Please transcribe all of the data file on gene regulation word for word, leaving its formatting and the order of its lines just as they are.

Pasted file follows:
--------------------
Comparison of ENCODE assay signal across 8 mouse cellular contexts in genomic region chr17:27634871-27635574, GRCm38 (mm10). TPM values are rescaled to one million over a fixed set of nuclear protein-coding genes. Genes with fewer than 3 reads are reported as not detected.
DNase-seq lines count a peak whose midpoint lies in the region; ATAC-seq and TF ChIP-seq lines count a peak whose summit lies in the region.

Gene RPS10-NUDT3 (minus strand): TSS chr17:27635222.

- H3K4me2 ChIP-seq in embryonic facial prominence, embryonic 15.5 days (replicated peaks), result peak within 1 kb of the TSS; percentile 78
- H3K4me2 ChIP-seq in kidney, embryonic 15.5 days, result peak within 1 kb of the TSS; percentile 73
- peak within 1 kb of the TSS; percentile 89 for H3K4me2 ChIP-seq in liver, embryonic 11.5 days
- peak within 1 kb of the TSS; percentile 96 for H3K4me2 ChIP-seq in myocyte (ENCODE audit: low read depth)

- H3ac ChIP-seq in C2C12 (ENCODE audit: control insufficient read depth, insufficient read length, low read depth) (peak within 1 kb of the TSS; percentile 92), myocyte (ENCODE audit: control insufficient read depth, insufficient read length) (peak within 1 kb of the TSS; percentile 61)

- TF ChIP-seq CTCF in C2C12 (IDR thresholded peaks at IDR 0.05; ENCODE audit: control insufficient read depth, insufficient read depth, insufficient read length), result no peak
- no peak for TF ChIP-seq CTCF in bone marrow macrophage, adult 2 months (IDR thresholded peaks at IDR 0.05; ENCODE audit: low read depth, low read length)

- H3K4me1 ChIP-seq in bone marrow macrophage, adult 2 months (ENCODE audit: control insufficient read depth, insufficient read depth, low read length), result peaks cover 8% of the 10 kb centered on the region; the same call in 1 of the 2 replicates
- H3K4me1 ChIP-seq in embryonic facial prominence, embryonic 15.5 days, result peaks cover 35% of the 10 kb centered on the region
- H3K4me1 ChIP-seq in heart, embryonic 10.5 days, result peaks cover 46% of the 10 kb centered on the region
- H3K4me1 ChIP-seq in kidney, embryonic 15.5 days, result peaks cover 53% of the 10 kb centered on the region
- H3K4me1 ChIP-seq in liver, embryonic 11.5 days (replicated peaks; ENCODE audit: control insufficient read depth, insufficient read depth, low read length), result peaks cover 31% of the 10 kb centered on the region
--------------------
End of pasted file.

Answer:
Comparison of ENCODE assay signal across 8 mouse cellular contexts in genomic region chr17:27634871-27635574, GRCm38 (mm10). TPM values are rescaled to one million over a fixed set of nuclear protein-coding genes. Genes with fewer than 3 reads are reported as not detected.
DNase-seq lines count a peak whose midpoint lies in the region; ATAC-seq and TF ChIP-seq lines count a peak whose summit lies in the region.

Gene RPS10-NUDT3 (minus strand): TSS chr17:27635222.

- H3K4me2 ChIP-seq in embryonic facial prominence, embryonic 15.5 days (replicated peaks), result peak within 1 kb of the TSS; percentile 78
- H3K4me2 ChIP-seq in kidney, embryonic 15.5 days, result peak within 1 kb of the TSS; percentile 73
- peak within 1 kb of the TSS; percentile 89 for H3K4me2 ChIP-seq in liver, embryonic 11.5 days
- peak within 1 kb of the TSS; percentile 96 for H3K4me2 ChIP-seq in myocyte (ENCODE audit: low read depth)

- H3ac ChIP-seq in C2C12 (ENCODE audit: control insufficient read depth, insufficient read length, low read depth) (peak within 1 kb of the TSS; percentile 92), myocyte (ENCODE audit: control insufficient read depth, insufficient read length) (peak within 1 kb of the TSS; percentile 61)

- TF ChIP-seq CTCF in C2C12 (IDR thresholded peaks at IDR 0.05; ENCODE audit: control insufficient read depth, insufficient read depth, insufficient read length), result no peak
- no peak for TF ChIP-seq CTCF in bone marrow macrophage, adult 2 months (IDR thresholded peaks at IDR 0.05; ENCODE audit: low read depth, low read length)

- H3K4me1 ChIP-seq in bone marrow macrophage, adult 2 months (ENCODE audit: control insufficient read depth, insufficient read depth, low read length), result peaks cover 8% of the 10 kb centered on the region; the same call in 1 of the 2 replicates
- H3K4me1 ChIP-seq in embryonic facial prominence, embryonic 15.5 days, result peaks cover 35% of the 10 kb centered on the region
- H3K4me1 ChIP-seq in heart, embryonic 10.5 days, result peaks cover 46% of the 10 kb centered on the region
- H3K4me1 ChIP-seq in kidney, embryonic 15.5 days, result peaks cover 53% of the 10 kb centered on the region
- H3K4me1 ChIP-seq in liver, embryonic 11.5 days (replicated peaks; ENCODE audit: control insufficient read depth, insufficient read depth, low read length), result peaks cover 31% of the 10 kb centered on the region